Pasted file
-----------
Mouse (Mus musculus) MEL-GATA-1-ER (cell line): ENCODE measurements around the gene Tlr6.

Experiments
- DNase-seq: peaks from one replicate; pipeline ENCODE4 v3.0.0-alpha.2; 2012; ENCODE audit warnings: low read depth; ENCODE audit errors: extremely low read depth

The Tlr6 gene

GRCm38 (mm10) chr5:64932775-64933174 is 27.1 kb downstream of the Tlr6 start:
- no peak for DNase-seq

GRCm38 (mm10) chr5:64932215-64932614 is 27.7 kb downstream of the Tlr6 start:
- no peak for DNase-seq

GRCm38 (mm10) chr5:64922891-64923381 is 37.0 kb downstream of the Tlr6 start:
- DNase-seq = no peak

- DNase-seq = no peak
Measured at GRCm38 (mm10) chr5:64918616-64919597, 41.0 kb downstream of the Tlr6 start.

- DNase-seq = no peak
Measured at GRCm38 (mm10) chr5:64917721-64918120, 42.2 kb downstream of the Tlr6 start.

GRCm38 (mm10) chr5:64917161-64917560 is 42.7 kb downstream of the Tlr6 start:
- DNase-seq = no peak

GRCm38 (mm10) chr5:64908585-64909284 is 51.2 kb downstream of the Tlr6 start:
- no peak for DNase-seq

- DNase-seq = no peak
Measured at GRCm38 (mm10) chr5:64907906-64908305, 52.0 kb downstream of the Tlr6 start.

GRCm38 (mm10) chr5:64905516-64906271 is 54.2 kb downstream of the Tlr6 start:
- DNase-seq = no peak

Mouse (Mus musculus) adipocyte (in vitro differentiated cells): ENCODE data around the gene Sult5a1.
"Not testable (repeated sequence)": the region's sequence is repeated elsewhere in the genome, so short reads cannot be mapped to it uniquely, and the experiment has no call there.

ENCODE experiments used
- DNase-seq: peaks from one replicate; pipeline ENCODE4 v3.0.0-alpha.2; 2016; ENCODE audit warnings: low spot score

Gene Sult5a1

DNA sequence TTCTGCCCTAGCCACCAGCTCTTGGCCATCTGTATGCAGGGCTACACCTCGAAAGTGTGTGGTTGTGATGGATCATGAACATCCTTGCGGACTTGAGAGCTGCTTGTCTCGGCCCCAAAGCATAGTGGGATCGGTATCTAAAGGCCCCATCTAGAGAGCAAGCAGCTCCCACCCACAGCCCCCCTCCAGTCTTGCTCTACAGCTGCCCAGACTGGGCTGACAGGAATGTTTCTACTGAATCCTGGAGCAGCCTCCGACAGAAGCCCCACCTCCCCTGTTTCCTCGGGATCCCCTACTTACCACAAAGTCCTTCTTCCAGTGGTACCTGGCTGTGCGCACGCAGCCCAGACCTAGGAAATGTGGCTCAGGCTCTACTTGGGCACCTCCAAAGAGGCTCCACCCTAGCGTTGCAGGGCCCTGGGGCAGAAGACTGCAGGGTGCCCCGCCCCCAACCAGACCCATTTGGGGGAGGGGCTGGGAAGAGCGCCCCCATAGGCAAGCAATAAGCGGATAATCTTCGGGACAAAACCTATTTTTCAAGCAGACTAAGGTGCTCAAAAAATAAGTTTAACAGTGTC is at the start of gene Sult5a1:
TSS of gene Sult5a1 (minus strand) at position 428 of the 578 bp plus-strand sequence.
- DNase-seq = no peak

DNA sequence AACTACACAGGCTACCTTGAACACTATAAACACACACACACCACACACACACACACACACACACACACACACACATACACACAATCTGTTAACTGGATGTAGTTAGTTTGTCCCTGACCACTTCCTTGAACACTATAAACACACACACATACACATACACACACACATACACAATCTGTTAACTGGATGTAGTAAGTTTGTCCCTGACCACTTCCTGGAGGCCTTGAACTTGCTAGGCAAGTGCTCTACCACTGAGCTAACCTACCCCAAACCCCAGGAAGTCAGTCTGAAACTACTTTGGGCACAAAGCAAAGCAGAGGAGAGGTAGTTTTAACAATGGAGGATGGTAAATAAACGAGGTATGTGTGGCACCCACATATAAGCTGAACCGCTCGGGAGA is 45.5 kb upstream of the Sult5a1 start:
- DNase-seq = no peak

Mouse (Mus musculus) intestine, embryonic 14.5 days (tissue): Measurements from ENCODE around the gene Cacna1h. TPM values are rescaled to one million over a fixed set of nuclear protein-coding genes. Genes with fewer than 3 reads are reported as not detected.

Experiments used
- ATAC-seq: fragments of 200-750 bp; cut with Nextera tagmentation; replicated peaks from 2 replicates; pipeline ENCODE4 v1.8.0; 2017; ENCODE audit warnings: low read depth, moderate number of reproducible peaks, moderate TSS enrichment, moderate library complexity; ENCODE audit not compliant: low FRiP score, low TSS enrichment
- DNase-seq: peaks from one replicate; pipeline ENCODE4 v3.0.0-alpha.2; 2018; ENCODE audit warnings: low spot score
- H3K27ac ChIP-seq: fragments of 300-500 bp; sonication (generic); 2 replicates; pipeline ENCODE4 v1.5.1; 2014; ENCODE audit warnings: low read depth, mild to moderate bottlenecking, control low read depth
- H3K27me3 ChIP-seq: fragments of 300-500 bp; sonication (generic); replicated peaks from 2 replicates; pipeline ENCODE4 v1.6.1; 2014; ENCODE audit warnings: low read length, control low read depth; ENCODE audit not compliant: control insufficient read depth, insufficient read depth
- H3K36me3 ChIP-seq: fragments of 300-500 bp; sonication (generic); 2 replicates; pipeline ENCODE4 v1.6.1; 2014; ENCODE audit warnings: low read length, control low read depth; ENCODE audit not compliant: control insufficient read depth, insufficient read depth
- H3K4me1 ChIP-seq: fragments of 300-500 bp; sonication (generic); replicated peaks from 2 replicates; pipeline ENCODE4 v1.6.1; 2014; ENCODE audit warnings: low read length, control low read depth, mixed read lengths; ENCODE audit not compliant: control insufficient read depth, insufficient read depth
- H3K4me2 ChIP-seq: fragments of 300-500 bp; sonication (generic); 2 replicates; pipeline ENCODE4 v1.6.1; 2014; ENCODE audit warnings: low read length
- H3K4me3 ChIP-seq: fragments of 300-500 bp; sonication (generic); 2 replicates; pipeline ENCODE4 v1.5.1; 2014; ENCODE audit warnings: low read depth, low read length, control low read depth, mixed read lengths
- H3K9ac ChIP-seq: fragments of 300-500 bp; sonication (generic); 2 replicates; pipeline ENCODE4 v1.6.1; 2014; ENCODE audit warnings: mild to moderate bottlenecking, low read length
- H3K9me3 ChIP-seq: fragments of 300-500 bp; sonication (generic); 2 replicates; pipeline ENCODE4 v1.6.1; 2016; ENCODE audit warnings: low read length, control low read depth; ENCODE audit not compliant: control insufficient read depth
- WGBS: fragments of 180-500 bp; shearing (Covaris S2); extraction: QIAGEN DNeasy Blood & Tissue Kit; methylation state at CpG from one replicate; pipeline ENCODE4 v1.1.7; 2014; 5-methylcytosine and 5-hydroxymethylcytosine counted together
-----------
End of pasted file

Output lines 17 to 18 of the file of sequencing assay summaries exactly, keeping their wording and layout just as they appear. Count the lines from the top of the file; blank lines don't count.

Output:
GRCm38 (mm10) chr5:64908585-64909284 is 51.2 kb downstream of the Tlr6 start:
- no peak for DNase-seq